mysum

New Member
Apr 18, 2006
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#15
Looks like reflections. Flare would hit the image at an angle, I believe.
 

LeoDaddy

New Member
Jun 18, 2007
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Singapore
#16
Thanks to all for the replies. Also realised the green spots are a mirror reflections from the lights in the pictures.

My set up is a Canon kit lens 18-55mm, using a Hoya "UV-Guard" Filter. The packaging never say anything about coating so don't think it comes with any. Will a filter with coating prevent the reflection from the glass elements?

Does the initials on filters like MRC(B+W) or HMC (Hoya) means they come with coating?
Hey guys.. confirm filter problem.. I use Hoya UV guard also.. and ealier this evening I was trying to shoot the moon.. this is wat i've got.



Remove filter.. extra green moon gone! Put back.. its there again!!

Same green spot problem as TS!! Can I say Hoya UV Guard filter suxx?? :sticktong

 

Mar 19, 2006
241
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North East
www.flickr.com
#17
Looks like the mystery is solved :) . It is due to my Hoya "UV guard" filter, maybe it can only be used under the sun's UV rays but not moonlight, spotlights etc:bsmilie:

Have to invest in better UV filter if I get a better lens in the future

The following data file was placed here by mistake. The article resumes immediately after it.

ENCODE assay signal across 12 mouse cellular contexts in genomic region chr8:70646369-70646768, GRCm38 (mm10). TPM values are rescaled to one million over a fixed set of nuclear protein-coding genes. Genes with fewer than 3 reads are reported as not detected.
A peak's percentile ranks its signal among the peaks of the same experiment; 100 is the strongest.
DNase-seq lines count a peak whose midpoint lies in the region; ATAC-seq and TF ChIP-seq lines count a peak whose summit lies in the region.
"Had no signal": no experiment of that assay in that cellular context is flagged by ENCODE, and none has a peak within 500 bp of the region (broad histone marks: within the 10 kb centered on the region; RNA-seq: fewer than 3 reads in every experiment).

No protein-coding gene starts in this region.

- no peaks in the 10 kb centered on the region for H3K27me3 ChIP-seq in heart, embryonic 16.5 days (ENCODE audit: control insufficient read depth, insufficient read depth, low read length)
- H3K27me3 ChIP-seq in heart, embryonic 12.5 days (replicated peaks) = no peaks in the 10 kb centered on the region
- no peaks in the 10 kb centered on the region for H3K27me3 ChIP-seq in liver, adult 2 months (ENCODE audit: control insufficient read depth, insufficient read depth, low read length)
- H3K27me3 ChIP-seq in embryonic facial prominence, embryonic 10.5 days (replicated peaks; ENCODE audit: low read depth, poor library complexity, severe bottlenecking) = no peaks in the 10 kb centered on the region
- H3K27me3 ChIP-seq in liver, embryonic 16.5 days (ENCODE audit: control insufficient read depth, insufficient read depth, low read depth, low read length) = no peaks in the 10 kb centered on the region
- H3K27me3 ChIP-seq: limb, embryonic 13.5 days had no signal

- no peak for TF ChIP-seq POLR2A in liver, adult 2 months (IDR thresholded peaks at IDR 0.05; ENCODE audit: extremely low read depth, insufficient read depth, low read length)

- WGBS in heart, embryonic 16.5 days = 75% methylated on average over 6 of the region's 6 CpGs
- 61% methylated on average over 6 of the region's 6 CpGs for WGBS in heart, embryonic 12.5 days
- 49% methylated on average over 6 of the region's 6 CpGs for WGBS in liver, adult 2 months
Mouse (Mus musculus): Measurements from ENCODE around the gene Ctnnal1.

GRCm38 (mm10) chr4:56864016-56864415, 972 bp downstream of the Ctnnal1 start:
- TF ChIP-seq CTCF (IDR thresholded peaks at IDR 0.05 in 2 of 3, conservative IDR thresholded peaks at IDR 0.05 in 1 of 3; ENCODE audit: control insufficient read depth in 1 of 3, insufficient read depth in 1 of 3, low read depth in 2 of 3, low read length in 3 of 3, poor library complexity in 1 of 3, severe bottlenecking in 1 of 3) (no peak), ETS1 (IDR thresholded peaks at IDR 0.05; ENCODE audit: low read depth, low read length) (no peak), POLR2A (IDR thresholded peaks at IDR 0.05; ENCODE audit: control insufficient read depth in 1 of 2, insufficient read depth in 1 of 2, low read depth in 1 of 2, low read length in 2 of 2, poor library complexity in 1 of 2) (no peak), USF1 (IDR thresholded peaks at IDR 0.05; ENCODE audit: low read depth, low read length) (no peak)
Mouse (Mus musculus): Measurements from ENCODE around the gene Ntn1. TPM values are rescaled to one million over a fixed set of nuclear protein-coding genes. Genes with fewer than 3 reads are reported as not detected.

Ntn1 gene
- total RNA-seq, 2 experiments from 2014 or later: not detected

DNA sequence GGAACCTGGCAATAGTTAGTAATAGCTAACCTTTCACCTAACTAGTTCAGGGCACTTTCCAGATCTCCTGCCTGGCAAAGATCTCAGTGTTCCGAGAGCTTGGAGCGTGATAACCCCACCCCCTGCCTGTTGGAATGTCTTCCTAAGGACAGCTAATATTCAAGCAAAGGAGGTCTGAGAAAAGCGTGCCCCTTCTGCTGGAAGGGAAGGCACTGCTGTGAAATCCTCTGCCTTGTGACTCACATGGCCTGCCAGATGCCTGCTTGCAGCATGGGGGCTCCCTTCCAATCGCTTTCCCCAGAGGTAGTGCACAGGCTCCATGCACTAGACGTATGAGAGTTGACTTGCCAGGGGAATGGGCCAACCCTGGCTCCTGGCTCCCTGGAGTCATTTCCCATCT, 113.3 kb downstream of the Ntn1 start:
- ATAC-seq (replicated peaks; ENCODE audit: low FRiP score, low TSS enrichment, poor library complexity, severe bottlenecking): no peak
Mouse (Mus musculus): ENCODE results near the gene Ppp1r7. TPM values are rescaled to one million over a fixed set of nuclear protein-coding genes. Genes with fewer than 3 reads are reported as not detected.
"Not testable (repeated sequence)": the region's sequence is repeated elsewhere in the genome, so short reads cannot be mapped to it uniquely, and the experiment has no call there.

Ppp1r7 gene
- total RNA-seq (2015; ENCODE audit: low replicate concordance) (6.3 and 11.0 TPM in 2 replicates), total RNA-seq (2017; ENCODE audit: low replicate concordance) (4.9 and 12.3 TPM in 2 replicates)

blazer_workz

Senior Member
May 8, 2006
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ClubSNAP Community
#19
Is it only the Hoya ones that have this problem or generally UV filters can only be used when there's sunlight?
So far from my experience of using Hoya, Tokina, B+W and Nikon filters..it seems this kind of flaring occurs frequently with the Hoya and Tokina ones..but on some situations the B+W and Nikon ones do show some flaring too.
 

Galdor

Senior Member
Jul 5, 2006
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#20
So far from my experience of using Hoya, Tokina, B+W and Nikon filters..it seems this kind of flaring occurs frequently with the Hoya and Tokina ones..but on some situations the B+W and Nikon ones do show some flaring too.
Thanks for the info bro. So it seems like all UV filters will have this problem and the Hoya & Tokina ones are more likely to experience it.